|Season 4, Episode 14|
|Air date||November 18, 2010|
- Bad Guys: Natalie Rice
Michael and one of his enemies ally to make sure chemical weapons don't fall into the wrong hands.
- National intelligence agencies and local law enforcement work together more often than you might think. Most metropolitan police stations have an office called a fusion center where classified intel is collected in one place. It’s a great resource if you need information fast. Unfortunately, it does involve breaking into a police station.
- Because undercover cops and confidential informants don’t like their pictures taken. Only the public areas of police stations are kept under surveillance. So once you’re past the lobby, the only cameras you have to avoid are the ones taking mug shots.
Get caught with a lock-pick set in a police station, and you’ve got problems. A pair of cheap sunglasses is less suspicious and just about as effective. Modify them in advance, and you can use the stems as a rake and tension tool. And if you get caught, you’re just a guy with some busted sunglasses.
- Police officers uphold the chain of command as sacred. Act like you’re in charge, and someone new to the force won’t dare question your authority.
- It’s hard to forgive someone after a betrayal, even if it was for a good cause. There’s nothing more difficult to repair in the field than trust.
- Blackmail may be effective at times, but it’s never fun. The problem is that it works best on people that are basically good. If someone’s made a mistake he regrets, it’s easy to make him regret it even more.
- Scouting security from a distance is mainly just a matter of observation. You set up in a concealed place and watch incoming vehicles, personnel, and weapons. Getting additional information usually requires a more direct approach.
- The best security probe isn’t necessarily stealthy. Sometimes you want to be right out in the open. With the right approach, you can march up to your enemy’s front door, evaluate his defenses, and personnel, without anyone realizing what you’re up to.
- It may surprise anyone who has left on a stove burner, but natural gas is odorless. The smell most people think of as gas is actually an additive called T.H.T., which means that making people think there’s a gas leak is as simple as pumping T.H.T. into the air with a portable pump and some rubber hose. It’s safe, effective, and easy to deploy. But it smells like you’ve just wandered into an open sewer. Then you just have to get the package in place without anyone getting suspicious.
- Recruiting a source is a painful process. Threatening to ruin someone’s life can put a lot of strain on a relationship and make it tough to work together. But sometimes a bad relationship is the best you can do.
- Any strategy based on creating fear in your target is a bit of a gamble. It’s not just a matter of whether you succeed in making your target afraid. That’s easy. What’s a lot harder is ensuring that they don’t fear something else even more.
- Intelligence work is all about relationships. Like a romance, working with a source is more about the heart than the head. Of course, romantic relationships usually end if there’s a betrayal, whereas spy relationships often begin with one.
- There’s a reason most surprise attacks are just before dawn. Sleepers hit their deepest rem cycles just before sunrise, which makes it harder to come to full alertness. And anyone on watch is likely to be exhausted and at the end of a shift.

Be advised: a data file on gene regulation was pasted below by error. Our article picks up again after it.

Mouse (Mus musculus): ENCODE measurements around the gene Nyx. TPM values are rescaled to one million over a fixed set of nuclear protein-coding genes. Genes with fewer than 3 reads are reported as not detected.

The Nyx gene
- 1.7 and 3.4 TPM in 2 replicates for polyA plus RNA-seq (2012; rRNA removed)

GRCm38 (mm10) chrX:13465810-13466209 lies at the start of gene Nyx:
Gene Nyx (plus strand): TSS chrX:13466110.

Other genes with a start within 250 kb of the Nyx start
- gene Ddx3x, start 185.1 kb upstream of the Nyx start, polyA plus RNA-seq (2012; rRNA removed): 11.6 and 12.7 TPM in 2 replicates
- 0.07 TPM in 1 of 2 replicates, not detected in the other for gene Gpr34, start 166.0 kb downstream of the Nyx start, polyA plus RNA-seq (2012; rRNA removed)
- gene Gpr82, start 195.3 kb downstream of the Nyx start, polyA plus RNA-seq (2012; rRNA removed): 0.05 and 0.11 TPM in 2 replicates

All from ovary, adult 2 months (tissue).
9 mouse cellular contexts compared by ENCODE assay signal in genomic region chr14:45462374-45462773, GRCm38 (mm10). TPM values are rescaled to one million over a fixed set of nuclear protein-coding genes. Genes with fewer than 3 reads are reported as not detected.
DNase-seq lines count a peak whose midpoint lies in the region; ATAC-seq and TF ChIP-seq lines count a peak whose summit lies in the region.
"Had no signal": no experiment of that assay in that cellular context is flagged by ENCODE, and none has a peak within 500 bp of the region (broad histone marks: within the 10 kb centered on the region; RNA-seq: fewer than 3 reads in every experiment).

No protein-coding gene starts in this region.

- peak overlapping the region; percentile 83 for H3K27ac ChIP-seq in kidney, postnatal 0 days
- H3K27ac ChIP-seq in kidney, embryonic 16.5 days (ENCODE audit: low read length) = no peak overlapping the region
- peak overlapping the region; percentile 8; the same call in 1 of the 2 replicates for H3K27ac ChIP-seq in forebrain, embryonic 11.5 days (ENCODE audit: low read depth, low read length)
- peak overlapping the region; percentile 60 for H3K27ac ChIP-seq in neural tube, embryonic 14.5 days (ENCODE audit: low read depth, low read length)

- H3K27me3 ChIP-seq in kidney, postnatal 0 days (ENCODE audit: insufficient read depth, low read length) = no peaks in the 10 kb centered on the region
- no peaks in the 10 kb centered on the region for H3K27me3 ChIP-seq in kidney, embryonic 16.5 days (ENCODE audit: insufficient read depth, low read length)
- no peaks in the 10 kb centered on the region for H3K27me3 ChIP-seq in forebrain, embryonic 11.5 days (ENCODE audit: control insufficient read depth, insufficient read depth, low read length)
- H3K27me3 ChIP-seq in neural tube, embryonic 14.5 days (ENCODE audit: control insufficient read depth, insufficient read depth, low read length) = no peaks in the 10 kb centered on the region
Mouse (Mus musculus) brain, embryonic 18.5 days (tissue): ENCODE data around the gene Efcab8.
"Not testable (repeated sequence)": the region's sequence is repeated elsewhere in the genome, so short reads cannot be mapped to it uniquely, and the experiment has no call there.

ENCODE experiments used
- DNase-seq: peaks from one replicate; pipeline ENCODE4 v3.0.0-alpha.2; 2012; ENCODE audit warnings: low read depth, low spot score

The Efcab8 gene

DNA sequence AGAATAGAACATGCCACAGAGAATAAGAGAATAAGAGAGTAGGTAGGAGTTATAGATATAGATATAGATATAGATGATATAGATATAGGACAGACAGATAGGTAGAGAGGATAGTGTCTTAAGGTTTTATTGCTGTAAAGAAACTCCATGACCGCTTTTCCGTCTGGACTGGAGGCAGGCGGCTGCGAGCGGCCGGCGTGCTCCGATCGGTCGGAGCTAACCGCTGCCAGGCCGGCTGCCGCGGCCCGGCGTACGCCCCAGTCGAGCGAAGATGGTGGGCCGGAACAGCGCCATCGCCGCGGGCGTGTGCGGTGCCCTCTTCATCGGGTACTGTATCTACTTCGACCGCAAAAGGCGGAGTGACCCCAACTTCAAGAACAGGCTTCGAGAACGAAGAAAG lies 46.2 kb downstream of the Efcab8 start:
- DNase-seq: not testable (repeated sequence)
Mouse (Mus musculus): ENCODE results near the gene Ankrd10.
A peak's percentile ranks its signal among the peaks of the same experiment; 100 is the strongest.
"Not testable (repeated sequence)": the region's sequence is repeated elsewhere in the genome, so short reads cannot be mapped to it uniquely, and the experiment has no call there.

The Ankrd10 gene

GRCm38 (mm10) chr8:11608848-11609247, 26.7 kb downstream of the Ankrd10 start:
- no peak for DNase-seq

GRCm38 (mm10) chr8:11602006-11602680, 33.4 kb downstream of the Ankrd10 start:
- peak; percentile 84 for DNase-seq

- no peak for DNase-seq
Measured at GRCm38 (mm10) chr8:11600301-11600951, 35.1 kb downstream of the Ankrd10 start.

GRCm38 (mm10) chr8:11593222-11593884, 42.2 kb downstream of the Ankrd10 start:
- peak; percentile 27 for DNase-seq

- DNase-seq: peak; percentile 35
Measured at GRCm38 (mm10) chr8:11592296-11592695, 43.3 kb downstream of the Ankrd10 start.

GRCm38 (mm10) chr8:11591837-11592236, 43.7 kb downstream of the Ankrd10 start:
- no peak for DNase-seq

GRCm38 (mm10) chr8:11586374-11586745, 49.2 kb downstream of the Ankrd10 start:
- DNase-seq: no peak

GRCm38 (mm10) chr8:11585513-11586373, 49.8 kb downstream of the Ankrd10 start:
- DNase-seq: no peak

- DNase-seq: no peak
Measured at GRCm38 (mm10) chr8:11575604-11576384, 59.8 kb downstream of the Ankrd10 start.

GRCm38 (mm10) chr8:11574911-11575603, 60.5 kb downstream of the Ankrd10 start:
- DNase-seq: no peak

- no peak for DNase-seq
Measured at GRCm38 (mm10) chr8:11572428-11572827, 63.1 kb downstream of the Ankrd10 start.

- Small-caliber, high-velocity bullets can pierce fragile surfaces without shattering them. If you need to knock out floodlights from a few hundred yards away, they’re even better than an off switch.
- Spray insulation is handy for more than keeping your house cool in the summer. Use it to fill the diaphragm of a siren, and it will be about as noisy as a lawn gnome.
- Burning at temperatures over 8,000 degrees, thermal lances are used by construction crews to cut through rock and steel. They’re tricky to operate, but they’ll slice through a heavy dead bolt like butter.
- Spies are trained to be careful around road work. Too many workers for too little work, you’re probably driving into a snatch and grab. No workers with road blocks guiding you toward a freshly paved pothole rather than away from one, it’s a good bet you’re about to drive over a bomb.
- When a spy finds a listening device, the last thing he does is turn it off. A bug can be a direct line into the mind of your enemy. It’s delicate, but in the right hands, it’s a weapon that can turn almost any situation in your favor.
- Making fake weapons is a little-known but important art. If you don’t want to put real killing power in the hands of a bad guy, you need a convincing substitute. A fake chemical weapon has to be able to pass a field test, usually a simple chemical analysis and a cruel demonstration with a small animal. Strong pesticide mixed with tear gas and diesel fuel will do the trick without killing anyone who weighs more than 20 pounds.
- You never forget your first exposure to tear gas. It feels like you’re drowning in your own fluids. There’s a reason why nothing induces panic like a gas attack.
- Jeffrey Donovan as Michael Westen
- Bruce Campbell as Sam Axe
- Gabrielle Anwar as Fiona Glenanne
- Coby Bell as Jesse Porter
- Sharon Gless as Madeline Westen
- Chris Conner as Stuart
- Roberto Escobar as Marco
|Episodes | Season 4|
|Friends and Enemies • Fast Friends • Made Man • Breach of Faith • Neighborhood Watch • Entry Point • Past & Future Tense • Where There's Smoke • Center of the Storm • Hard Time • Blind Spot • Guilty As Charged • Eyes Open • Hot Property • Brotherly Love • Dead or Alive • Out of the Fire • Last Stand|